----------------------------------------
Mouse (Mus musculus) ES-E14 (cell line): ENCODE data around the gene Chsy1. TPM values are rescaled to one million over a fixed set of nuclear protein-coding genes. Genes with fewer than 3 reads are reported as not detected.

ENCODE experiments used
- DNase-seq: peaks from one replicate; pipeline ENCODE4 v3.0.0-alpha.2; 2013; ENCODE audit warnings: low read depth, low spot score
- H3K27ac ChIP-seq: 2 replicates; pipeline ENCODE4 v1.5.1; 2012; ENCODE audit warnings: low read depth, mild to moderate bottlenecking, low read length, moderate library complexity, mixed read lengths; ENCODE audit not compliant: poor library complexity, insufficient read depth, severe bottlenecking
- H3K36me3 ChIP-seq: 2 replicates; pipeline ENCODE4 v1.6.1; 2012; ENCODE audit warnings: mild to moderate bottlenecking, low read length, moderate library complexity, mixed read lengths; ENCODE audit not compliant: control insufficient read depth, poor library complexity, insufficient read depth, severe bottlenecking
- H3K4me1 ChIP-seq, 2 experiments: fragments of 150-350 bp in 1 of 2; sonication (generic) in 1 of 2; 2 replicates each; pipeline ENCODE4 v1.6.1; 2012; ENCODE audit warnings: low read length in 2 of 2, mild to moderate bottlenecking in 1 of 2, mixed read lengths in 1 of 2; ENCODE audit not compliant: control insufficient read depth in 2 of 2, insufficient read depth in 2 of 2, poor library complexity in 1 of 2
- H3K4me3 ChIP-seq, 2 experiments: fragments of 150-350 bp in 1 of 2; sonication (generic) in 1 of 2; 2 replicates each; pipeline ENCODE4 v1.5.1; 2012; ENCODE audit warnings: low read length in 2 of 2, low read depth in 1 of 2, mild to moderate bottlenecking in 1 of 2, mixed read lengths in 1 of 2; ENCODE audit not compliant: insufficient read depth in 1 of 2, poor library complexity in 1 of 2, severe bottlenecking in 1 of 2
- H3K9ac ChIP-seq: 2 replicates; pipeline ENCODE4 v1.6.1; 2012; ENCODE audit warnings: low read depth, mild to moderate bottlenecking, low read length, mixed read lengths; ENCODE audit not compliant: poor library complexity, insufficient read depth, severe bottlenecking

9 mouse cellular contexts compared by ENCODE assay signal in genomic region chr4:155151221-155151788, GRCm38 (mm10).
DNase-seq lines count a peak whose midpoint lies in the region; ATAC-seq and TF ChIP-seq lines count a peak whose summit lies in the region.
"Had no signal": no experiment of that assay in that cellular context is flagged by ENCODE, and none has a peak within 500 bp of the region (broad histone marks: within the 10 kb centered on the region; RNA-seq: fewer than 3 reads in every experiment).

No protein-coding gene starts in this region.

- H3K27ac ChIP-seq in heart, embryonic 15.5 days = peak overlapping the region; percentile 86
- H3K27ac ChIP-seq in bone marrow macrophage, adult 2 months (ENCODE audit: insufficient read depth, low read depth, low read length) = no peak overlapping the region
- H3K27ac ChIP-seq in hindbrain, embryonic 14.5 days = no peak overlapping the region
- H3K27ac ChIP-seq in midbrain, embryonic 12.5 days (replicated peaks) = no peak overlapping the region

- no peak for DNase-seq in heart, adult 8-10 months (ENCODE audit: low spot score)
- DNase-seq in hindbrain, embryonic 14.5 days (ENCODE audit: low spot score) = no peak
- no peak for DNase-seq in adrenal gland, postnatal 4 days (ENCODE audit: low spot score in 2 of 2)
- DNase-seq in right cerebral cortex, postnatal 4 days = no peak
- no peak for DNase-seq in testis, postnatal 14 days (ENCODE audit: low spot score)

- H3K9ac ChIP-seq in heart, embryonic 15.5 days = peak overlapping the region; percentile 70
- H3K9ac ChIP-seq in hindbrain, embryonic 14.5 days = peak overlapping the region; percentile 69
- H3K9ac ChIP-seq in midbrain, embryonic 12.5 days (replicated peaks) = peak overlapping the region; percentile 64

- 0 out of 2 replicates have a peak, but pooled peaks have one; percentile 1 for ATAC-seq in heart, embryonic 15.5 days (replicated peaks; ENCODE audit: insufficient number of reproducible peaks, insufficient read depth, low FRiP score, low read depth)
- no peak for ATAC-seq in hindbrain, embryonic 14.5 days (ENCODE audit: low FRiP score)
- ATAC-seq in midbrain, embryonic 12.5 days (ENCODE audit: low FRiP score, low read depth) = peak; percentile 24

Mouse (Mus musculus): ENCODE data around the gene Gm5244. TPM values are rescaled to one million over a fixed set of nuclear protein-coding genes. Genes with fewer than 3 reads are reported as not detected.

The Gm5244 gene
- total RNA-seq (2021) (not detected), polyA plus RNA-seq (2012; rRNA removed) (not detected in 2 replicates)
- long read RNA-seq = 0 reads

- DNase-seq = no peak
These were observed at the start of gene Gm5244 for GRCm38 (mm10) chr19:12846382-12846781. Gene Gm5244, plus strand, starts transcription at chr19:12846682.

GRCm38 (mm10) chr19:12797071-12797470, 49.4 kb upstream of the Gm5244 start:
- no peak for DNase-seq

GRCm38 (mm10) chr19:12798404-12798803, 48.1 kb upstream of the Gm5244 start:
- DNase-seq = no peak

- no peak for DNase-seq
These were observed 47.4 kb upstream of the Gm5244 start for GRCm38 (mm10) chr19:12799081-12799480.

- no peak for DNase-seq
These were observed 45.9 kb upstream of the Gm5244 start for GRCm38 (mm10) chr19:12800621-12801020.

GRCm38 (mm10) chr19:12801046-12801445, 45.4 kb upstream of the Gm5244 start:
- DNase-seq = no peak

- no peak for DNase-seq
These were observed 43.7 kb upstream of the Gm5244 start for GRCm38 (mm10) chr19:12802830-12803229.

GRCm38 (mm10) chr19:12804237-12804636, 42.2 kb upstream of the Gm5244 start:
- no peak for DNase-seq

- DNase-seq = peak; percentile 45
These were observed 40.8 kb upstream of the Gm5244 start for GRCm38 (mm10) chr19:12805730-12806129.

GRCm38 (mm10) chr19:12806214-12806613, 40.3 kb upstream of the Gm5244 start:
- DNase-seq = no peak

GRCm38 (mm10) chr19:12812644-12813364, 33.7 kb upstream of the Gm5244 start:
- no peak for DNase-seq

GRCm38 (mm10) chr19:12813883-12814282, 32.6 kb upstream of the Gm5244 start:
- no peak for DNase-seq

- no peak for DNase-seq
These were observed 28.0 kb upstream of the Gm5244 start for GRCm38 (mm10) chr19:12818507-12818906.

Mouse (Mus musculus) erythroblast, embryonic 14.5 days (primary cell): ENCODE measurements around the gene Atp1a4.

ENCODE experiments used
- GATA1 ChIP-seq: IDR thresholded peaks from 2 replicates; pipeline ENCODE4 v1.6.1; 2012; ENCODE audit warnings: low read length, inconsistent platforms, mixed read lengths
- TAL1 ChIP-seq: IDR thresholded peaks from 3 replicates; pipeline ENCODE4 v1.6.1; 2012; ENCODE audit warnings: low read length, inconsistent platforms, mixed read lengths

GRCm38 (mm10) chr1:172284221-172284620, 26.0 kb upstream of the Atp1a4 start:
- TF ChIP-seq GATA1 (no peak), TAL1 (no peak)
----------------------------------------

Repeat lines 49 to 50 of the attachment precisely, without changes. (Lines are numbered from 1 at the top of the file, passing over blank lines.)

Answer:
These were observed 40.8 kb upstream of the Gm5244 start for GRCm38 (mm10) chr19:12805730-12806129.

GRCm38 (mm10) chr19:12806214-12806613, 40.3 kb upstream of the Gm5244 start: